Understanding the disease progression of abnormal hoof anatomy, Part 1 - DVM
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Understanding the disease progression of abnormal hoof anatomy, Part 1
Part 1: The mathematical needs of the lower grades of laminitis


I have devoted the last several decades of my life to understanding and treating laminitis. It has been, at times, an exercise in futility as I fought to understand the progression of the disease in the untreated or undertreated equine foot. During all of these years, there have, fortunately, been more successes than failures, and I have grown to understand what to expect and how to correct it before it becomes life-threatening. I have also taken every one of my failures personally.

I have no crystal ball nor long distance x-ray vision (or short distance for that matter), but after so many years of watching this disease progress in hundreds of individuals, I do know this:

  • A full recovery is more likely if the horse starts receiving treatment while it is still in the acute stages. (Acute stages describes the period within the first six to eight weeks of the appearance of the condition.) The acute stages may include prolapse of the solar corium through the hard outer sole, rupture of the coronary band and the appearance of a "sinker" line above the coronary band. None of these signs are irreversible.
  • The chances of a positive prognosis are much higher if the client or attending veterinarian raises the heels 10 to 15 degrees at the first signs of laminitis.
  • Never be afraid to ask for help, trust your intuition or try something different if it makes good sense, especially if what you are doing is not working.
  • All treatment options should be based on a sound understanding of mathematics and how it applies to the hoof.

What is the role of mathematics in abnormal hoof anatomy, and how does it apply to the treatment of laminitis?

Laminitis starts with a deterioration or destruction of the basement membrane of the primary and secondary laminae of the foot. This causes the distal phalanx (P3) to pull away from its strong connection with the hoof wall. This damage—the laminae being stretched and torn and their circulation altered—leads to space-filling seromas that we often call the laminar wedge, which can be observed on lateral radiographs. The edema and extravascular fluid buildup in these spaces cause pain and will eventually need to either escape through the coronary band or the sole. When this occurs, coronary band ruptures or solar prolapses (which look like abscesses) occur. Meanwhile, with the loss of one half of the check-and-balance system of the dorsopalmar or dorsoplantar stability of P3 (laminar separation), the second half of the system or deep digital flexor tendon continues to do its job of pulling the P3 in a palmar/plantar direction. The horse's body does not tell the deep digital flexor to stop doing its job, so we, as veterinarians need to. But how? We start by measuring the palmar angle of the foot—the angle the bottom of P3 makes with the ground.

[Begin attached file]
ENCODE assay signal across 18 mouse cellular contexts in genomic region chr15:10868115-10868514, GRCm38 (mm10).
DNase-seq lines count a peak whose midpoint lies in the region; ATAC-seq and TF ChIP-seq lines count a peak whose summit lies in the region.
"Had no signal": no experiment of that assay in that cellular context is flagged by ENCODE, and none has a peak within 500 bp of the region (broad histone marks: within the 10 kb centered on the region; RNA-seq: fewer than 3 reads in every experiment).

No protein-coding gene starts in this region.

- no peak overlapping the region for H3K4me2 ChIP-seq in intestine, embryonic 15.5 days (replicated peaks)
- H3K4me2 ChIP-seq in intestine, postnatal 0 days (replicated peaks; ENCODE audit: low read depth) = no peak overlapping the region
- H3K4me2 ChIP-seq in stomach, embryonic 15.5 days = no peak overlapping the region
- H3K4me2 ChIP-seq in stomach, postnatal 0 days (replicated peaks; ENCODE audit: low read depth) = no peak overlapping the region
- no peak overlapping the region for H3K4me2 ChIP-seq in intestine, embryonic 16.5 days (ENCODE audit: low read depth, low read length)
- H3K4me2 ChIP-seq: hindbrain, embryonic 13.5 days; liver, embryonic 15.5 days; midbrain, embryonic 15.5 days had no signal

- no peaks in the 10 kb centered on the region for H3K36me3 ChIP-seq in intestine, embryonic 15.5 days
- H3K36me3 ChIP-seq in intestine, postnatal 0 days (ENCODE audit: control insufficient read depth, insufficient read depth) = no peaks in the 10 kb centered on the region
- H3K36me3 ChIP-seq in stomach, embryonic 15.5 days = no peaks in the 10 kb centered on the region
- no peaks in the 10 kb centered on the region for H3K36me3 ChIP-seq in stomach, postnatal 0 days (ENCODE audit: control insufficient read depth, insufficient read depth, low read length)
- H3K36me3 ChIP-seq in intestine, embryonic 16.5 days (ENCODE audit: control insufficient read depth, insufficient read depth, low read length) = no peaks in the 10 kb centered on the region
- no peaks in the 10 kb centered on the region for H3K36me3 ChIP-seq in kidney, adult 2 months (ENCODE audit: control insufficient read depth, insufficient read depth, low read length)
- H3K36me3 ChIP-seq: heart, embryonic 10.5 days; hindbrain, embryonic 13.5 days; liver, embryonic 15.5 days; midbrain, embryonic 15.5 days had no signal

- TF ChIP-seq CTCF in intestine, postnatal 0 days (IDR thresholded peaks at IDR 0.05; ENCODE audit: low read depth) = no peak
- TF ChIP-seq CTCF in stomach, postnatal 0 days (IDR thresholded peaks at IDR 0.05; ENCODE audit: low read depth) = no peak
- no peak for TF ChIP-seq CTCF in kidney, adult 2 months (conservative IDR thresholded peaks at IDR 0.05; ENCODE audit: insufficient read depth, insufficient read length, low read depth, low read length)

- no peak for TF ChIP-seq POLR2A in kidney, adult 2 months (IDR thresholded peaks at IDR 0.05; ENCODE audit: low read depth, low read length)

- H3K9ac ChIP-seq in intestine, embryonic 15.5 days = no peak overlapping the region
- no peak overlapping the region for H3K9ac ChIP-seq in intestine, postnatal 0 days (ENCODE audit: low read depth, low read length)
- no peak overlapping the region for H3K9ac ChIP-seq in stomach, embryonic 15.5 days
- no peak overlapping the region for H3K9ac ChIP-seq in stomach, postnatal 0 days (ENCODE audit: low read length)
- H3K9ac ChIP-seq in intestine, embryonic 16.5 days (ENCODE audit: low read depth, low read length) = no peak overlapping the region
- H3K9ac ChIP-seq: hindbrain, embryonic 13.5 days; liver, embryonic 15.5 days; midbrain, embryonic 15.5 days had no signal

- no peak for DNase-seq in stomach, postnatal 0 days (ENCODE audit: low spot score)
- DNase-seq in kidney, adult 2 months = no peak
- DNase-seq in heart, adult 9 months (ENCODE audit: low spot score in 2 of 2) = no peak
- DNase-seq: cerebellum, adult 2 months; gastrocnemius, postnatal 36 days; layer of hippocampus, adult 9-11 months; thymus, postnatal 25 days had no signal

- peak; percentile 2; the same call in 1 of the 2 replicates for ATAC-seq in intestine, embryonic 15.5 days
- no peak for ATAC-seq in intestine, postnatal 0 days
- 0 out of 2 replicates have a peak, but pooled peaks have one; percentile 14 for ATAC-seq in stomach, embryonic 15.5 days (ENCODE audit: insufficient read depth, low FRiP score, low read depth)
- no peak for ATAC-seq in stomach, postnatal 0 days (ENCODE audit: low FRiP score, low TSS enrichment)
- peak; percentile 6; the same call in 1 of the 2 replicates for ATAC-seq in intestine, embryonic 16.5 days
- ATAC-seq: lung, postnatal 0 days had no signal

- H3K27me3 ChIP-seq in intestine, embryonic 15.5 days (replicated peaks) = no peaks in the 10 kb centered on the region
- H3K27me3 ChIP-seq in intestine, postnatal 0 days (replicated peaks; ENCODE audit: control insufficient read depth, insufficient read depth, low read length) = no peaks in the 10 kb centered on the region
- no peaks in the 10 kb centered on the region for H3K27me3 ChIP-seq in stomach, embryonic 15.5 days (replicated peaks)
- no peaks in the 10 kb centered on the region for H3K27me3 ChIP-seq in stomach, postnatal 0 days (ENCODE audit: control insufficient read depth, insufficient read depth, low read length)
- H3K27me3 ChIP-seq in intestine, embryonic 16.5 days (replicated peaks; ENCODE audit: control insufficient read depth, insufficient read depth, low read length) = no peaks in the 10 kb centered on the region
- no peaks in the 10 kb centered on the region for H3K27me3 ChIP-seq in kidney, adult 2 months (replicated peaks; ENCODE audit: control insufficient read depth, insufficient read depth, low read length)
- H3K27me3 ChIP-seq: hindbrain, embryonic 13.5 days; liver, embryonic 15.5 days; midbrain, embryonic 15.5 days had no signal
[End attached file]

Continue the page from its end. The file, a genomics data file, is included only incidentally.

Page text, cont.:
Doing the math

If in a light-breed horse, for example, the palmar angle is typically a to 5-degree palmar angle and the palmar angle has become 12 degrees, then there is an abnormal rotation (excessive palmar angle) of 7 to 9 degrees. Adding 10 degrees of heel wedge to the foot will stop the pull of the deep digital flexor (12 degrees minus 3 degrees = 9 degrees, so adding 10 degrees gives us an extra degree to play with). If the case has rotated to a palmar angle of 18 degrees and should be 3 degrees, then at least 15 degrees of heel wedge is needed to stop the deep digital flexor pull.

The next concern is the SDT, or sole depth under the tip of P3. The SDT needs a total of 15 mm—8 mm of solar corium space for normal circulation without compression and an additional 7 mm minimum of sole for comfort. When the palmar angle increases in the higher Obel grades of laminitis, the sole thins and severe circulatory compression ensues. When circulatory compression is present, new bone or sole can't grow, and it becomes a vicious circle of bone resorption and thinning sole until the sole prolapses and exposes the circulation rich corium (Grade IV).

At this point, the trim of the foot prior to the placement of the heel wedges should be considered. As with putting the deep digital flexor tendon into a neutral state of tension, the solar circulation can be put into a neutral state of compression by trimming the foot to a "0" palmar angle.

On horses with sufficient heel, the heels can be rasped back from the quarters to the back of the frog into a "0" palmar angle before applying the wedges. This is going to cause two things to happen: 1) the bottom of the foot will now be in two planes and 2) you will need to measure how much heel you are rasping off and add that measurement to the amount of heel wedge you will need to apply.

In the higher palmar angle rotations, there is no way to add the amount of heel wedge needed without causing the horse to knuckle forward. (The higher grades will be discussed in Part 2.)

Once you understand the mathematical needs of the foot—putting the deep digital flexor tendon in neutral and achieving a "0" palmar angle under P3—you will find you are stopping further rotation by the pull of the deep digital flexor tendon and achieving free flowing blood under the P3 through a "0" palmar angle.

Below, I discuss the lower grades of laminitis and their mathematical needs. In future articles in this series, I will discuss the higher grades of laminitis and their mathematical or surgical correction.


Source: DVM360 MAGAZINE,
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